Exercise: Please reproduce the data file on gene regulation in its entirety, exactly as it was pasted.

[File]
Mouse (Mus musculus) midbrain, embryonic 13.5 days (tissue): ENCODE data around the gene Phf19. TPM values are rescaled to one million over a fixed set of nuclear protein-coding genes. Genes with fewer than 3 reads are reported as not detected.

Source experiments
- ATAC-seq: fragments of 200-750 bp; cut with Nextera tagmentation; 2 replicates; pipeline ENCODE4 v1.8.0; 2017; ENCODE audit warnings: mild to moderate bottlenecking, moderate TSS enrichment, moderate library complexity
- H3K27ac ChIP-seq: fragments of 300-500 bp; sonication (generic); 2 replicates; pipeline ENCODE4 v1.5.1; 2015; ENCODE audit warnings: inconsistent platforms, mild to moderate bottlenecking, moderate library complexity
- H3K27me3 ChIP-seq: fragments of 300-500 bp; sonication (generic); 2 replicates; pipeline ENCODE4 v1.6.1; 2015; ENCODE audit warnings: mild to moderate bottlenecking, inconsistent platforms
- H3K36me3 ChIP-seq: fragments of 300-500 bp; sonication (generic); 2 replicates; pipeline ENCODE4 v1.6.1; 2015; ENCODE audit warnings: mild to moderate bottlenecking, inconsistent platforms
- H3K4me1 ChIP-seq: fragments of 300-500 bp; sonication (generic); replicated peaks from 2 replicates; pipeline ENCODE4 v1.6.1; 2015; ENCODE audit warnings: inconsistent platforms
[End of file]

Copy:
Mouse (Mus musculus) midbrain, embryonic 13.5 days (tissue): ENCODE data around the gene Phf19. TPM values are rescaled to one million over a fixed set of nuclear protein-coding genes. Genes with fewer than 3 reads are reported as not detected.

Source experiments
- ATAC-seq: fragments of 200-750 bp; cut with Nextera tagmentation; 2 replicates; pipeline ENCODE4 v1.8.0; 2017; ENCODE audit warnings: mild to moderate bottlenecking, moderate TSS enrichment, moderate library complexity
- H3K27ac ChIP-seq: fragments of 300-500 bp; sonication (generic); 2 replicates; pipeline ENCODE4 v1.5.1; 2015; ENCODE audit warnings: inconsistent platforms, mild to moderate bottlenecking, moderate library complexity
- H3K27me3 ChIP-seq: fragments of 300-500 bp; sonication (generic); 2 replicates; pipeline ENCODE4 v1.6.1; 2015; ENCODE audit warnings: mild to moderate bottlenecking, inconsistent platforms
- H3K36me3 ChIP-seq: fragments of 300-500 bp; sonication (generic); 2 replicates; pipeline ENCODE4 v1.6.1; 2015; ENCODE audit warnings: mild to moderate bottlenecking, inconsistent platforms
- H3K4me1 ChIP-seq: fragments of 300-500 bp; sonication (generic); replicated peaks from 2 replicates; pipeline ENCODE4 v1.6.1; 2015; ENCODE audit warnings: inconsistent platforms